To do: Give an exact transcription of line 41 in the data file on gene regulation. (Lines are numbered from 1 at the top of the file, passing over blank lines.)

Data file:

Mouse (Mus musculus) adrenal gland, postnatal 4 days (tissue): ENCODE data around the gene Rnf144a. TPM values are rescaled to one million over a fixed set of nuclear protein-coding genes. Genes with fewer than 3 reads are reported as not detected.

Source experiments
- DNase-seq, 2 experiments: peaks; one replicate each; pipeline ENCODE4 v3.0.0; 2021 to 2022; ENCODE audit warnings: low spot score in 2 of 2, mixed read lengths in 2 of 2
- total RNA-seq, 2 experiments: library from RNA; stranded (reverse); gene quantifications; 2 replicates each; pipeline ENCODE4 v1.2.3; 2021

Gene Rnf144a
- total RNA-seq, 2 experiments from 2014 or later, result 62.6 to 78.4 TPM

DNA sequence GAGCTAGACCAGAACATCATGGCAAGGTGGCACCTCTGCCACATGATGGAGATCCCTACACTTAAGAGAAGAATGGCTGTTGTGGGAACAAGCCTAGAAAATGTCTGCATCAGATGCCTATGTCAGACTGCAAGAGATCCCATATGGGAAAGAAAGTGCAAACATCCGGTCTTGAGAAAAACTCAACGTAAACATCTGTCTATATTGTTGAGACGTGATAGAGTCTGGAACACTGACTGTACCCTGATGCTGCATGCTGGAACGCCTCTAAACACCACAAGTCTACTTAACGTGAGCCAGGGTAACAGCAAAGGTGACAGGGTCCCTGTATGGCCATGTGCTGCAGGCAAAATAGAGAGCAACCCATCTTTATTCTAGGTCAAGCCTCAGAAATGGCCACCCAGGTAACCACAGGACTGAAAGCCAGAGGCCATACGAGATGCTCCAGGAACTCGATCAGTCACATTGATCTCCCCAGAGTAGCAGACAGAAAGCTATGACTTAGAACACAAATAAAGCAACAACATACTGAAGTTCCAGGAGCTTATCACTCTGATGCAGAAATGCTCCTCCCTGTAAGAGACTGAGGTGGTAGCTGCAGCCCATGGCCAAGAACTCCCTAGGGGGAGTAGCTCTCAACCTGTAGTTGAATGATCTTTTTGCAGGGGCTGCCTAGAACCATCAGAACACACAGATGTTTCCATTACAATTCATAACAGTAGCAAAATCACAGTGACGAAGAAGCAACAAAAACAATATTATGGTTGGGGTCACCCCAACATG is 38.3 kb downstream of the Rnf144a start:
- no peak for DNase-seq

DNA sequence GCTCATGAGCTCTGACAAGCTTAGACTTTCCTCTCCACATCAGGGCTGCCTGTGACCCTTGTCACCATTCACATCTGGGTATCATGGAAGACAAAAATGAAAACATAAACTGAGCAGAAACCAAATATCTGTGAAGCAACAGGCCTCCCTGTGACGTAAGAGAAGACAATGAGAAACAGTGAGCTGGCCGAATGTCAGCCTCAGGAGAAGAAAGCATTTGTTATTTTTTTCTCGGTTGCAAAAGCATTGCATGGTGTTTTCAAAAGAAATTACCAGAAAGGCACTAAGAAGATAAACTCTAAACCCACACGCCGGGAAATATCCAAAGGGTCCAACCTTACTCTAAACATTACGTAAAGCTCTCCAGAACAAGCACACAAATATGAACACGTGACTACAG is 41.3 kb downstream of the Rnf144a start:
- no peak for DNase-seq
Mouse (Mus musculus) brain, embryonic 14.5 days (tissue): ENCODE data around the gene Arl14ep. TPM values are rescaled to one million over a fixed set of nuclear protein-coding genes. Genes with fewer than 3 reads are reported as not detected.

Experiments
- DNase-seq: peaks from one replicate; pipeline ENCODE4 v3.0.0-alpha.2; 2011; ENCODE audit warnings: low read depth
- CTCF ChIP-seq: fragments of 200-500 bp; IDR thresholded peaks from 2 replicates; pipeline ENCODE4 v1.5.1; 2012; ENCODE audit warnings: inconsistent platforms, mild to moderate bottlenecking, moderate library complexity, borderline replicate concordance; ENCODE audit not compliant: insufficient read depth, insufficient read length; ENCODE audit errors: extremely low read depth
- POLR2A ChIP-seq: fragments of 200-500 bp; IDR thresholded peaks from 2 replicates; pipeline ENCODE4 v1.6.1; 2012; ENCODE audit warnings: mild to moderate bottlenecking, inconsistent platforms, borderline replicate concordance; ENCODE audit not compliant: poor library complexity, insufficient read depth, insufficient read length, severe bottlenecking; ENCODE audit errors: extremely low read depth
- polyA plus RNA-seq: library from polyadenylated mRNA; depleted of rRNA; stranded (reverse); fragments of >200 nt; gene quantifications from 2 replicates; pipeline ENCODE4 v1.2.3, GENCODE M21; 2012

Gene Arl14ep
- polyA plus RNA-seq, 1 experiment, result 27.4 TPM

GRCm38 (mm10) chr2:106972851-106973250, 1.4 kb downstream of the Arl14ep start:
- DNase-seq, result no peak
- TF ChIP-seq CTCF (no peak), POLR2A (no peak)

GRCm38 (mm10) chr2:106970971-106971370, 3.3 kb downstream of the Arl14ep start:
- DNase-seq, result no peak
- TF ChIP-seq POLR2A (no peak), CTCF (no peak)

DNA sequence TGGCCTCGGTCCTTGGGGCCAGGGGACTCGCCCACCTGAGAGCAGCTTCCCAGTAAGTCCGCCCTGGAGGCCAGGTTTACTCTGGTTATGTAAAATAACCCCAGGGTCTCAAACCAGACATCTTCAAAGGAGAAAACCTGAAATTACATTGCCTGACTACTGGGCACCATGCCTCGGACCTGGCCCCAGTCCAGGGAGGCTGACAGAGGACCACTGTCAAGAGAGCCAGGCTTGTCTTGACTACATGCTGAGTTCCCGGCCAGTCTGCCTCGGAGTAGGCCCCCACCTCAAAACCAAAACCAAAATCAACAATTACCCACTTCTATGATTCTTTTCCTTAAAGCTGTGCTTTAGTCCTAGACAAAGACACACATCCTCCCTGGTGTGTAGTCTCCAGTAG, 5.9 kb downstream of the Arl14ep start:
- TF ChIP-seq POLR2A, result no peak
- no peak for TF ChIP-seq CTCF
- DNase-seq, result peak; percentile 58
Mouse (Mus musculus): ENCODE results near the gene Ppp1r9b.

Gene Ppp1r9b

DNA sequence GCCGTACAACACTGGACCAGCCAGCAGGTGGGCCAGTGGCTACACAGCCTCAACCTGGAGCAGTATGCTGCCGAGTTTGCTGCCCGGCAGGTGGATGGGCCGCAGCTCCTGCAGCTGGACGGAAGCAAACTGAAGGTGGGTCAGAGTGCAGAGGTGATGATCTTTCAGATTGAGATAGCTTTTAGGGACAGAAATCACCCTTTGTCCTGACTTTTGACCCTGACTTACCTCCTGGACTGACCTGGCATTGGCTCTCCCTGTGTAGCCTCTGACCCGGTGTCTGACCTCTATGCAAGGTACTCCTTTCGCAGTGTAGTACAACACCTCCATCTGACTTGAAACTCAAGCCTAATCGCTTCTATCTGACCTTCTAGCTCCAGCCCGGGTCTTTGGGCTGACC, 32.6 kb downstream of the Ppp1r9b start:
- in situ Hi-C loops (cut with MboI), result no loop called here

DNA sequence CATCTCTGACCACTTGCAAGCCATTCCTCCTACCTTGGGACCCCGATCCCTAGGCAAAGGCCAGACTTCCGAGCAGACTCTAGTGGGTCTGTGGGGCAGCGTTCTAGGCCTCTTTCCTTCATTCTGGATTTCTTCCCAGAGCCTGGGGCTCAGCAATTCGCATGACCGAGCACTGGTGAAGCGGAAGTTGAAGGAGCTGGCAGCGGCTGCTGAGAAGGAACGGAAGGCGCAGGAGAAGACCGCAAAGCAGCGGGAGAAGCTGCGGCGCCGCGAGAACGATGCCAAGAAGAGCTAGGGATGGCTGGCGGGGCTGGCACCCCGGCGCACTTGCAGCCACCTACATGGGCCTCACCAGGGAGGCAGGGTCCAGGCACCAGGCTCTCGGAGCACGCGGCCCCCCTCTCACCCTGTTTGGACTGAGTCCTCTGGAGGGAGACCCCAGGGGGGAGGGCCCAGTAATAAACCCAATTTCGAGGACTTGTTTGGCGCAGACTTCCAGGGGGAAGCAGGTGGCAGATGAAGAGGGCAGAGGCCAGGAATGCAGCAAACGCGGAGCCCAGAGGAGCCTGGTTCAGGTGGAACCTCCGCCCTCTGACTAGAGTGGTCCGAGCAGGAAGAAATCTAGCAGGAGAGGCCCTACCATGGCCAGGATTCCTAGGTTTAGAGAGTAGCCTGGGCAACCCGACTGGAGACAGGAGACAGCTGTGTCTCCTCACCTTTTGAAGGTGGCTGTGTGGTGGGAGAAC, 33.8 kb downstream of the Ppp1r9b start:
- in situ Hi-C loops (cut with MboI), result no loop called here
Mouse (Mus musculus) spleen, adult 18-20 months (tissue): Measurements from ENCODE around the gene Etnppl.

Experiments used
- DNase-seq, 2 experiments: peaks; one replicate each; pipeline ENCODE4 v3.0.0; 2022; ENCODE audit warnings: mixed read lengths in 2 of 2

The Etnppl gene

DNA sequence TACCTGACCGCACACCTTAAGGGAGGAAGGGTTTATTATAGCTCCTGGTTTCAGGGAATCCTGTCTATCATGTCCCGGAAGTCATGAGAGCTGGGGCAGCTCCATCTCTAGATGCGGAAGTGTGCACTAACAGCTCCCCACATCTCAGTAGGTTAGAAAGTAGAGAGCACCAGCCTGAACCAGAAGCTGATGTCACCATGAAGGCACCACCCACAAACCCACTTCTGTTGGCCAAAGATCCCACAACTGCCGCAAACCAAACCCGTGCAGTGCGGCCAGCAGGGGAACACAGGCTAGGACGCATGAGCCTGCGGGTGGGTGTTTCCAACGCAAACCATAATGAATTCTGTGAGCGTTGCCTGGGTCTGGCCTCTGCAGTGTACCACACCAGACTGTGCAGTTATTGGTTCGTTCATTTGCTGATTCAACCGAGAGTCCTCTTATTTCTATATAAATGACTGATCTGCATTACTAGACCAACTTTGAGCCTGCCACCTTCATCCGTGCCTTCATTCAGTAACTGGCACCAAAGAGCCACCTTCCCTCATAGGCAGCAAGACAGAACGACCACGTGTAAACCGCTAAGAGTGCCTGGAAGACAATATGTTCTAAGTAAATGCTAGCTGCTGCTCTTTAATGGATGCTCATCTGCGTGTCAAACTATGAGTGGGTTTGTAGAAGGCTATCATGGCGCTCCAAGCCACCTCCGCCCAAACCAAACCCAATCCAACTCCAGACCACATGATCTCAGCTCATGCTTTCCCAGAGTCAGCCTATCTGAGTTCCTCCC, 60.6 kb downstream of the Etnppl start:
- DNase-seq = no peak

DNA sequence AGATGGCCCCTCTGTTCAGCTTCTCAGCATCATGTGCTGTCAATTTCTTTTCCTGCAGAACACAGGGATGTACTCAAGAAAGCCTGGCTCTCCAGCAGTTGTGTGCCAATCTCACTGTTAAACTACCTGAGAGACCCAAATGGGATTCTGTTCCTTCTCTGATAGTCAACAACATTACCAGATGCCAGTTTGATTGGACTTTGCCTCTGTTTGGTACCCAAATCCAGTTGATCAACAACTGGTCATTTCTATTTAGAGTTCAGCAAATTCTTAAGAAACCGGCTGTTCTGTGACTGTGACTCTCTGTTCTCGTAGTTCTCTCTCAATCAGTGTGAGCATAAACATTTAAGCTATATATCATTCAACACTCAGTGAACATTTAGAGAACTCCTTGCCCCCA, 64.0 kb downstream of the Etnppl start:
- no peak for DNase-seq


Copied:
DNA sequence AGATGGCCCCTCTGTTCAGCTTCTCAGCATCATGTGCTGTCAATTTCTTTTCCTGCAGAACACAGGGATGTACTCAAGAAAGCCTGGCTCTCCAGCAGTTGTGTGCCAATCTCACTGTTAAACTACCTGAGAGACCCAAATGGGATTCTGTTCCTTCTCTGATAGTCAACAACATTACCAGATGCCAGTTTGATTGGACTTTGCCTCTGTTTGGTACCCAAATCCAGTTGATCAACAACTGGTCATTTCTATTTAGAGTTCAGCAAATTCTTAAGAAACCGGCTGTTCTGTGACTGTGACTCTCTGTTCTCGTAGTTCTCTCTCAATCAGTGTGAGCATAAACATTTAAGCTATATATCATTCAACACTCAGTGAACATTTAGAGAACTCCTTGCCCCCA, 64.0 kb downstream of the Etnppl start: